# [Python-ideas] Inline assignments using "given" clauses

Neil Girdhar mistersheik at gmail.com
Sun May 13 00:10:08 EDT 2018

```On Sat, May 12, 2018 at 11:48 PM Steven D'Aprano <steve at pearwood.info>
wrote:

> On Sat, May 12, 2018 at 11:04:45PM -0400, Neil Girdhar wrote:
> > Another benefit of given compared with := that I just thought of is this.
> > Suppose you have a generator like
> >
> > (expression(f(x), y, z)
> >  for x in xs
> >  for y in ys(x)
> >  for z in zs(y))
> >
> > With given notation you can optimize:
> >
> > (expression(f_x, y, z)
> >  for x in xs
> >  given f_x = f(x)
> >  for y in ys(x)
> >  for z in zs(y))
> >
> > whereas with :=, you can't.
>
> Is that legal syntax? You're splitting the "given" expression by
> sticking the for clause in the middle of it. I don't think that will be
> legal. It would be trying to split an ternary if:
>
>     (true_expr for x in xs if condition else false_expr for y in ys)
>
>     (true_expr if condition for x in xs else false_expr for y in ys)
>
>
>
You're right that it's a different proposal, but I thought it would be a
natural extension to this proposal since at the start of this discussion
someone mentioned how this could be accomplished with something like

(expression
for x in xs
for f_x in [f(x)])

The regular given proposal is an extension of (I think) "expr" into
something like

expr ["given" test annassign]

I think a natural extension of that is to add it to "testlist_comp" and
"dictorsetmaker" so that

given name = value

can be used a cleaner synonym of something like

for name in [value]

But your'e right, it's a different proposal and I'm getting ahead of
things.

But whether legal or not, Neil, you went on at length about how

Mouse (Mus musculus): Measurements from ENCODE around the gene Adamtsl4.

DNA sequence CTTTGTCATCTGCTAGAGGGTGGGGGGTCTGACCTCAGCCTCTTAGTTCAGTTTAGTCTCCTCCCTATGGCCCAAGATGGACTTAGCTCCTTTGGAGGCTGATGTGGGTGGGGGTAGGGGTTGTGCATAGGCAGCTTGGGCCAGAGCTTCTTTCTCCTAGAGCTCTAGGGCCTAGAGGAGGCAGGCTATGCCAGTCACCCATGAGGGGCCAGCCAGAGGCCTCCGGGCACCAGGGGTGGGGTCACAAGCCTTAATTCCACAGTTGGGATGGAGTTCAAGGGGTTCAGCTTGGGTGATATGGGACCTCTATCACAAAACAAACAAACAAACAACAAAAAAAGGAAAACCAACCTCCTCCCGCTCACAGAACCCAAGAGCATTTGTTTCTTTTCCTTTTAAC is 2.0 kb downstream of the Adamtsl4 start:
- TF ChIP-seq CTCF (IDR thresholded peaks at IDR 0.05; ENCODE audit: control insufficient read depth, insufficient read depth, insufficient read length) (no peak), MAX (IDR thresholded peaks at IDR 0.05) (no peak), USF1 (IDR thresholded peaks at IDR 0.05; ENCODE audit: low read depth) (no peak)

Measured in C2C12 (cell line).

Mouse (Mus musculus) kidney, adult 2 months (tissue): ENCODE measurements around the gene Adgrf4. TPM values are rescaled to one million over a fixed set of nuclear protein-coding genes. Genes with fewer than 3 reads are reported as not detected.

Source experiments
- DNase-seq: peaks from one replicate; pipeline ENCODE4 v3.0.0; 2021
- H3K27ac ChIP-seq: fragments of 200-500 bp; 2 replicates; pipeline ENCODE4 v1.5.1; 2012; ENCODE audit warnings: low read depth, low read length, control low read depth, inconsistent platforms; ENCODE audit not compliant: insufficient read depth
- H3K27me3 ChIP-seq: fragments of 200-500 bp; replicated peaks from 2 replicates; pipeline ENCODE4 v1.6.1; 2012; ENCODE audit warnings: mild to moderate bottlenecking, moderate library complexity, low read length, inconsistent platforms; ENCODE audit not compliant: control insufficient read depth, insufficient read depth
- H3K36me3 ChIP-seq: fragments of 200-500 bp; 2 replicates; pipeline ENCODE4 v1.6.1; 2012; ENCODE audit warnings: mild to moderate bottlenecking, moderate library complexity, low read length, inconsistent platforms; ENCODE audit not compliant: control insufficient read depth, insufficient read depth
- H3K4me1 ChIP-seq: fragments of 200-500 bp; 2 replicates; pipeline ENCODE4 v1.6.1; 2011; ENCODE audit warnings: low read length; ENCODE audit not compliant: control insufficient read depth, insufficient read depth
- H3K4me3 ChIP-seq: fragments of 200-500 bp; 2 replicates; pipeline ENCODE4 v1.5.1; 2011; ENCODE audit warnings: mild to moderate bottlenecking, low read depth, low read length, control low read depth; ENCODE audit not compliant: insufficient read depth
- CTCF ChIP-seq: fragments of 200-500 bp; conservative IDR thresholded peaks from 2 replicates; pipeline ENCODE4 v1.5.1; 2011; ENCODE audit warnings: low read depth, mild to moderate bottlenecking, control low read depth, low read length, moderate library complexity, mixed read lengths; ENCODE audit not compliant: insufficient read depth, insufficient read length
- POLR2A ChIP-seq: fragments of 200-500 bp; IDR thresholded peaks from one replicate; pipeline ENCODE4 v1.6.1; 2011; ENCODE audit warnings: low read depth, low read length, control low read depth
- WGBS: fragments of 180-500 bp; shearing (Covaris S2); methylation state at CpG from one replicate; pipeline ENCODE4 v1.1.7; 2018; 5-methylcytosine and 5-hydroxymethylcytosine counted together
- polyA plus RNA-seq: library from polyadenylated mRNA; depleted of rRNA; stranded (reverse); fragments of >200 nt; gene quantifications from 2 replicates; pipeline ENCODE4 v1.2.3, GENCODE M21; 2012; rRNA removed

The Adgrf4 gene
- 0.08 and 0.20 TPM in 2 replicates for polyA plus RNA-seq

> professionals don't write code like this and such overly dense
> comprehensions are only fit for competitions.
>
> Now you want your cake and to eat it too:
>
>     "given is better, because it doesn't allow the awful
>     unreadable code that := gives; oh, and it's also better,
>     because it allows *this* awful unreadable code that :=
>     doesn't allow"
>
>
> In any case, of course you can write this with := binding expression.
> You just shouldn't do it:
>
>     (expression(f_x, y, z) for x in xs
>          for y in ys(x)
>          for z in zs(y)
>          if (f_x := f(x)) or True)
>          )
>
>
> That's fine for mucking about, but I wouldn't do it for serious code.
> Replacing the colon with "given f_x" doesn't change that.
>
>
My thought is that if each component is simple enough *and* if each
component can be reasoned about independently of the others, then it's
fine.  The issue I had with the := code you presented was that it was
impossible to reason about the components independently from the whole.

Ultimately, this is one of feelings.  I think every one of us has a unique
set of experiences, and those experiences led us to having different
programming aesthetics.  I used to write code one way, and then after lots
of code reviews, my experience has made me write code a different way.

Best,

Neil

>
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> Steve
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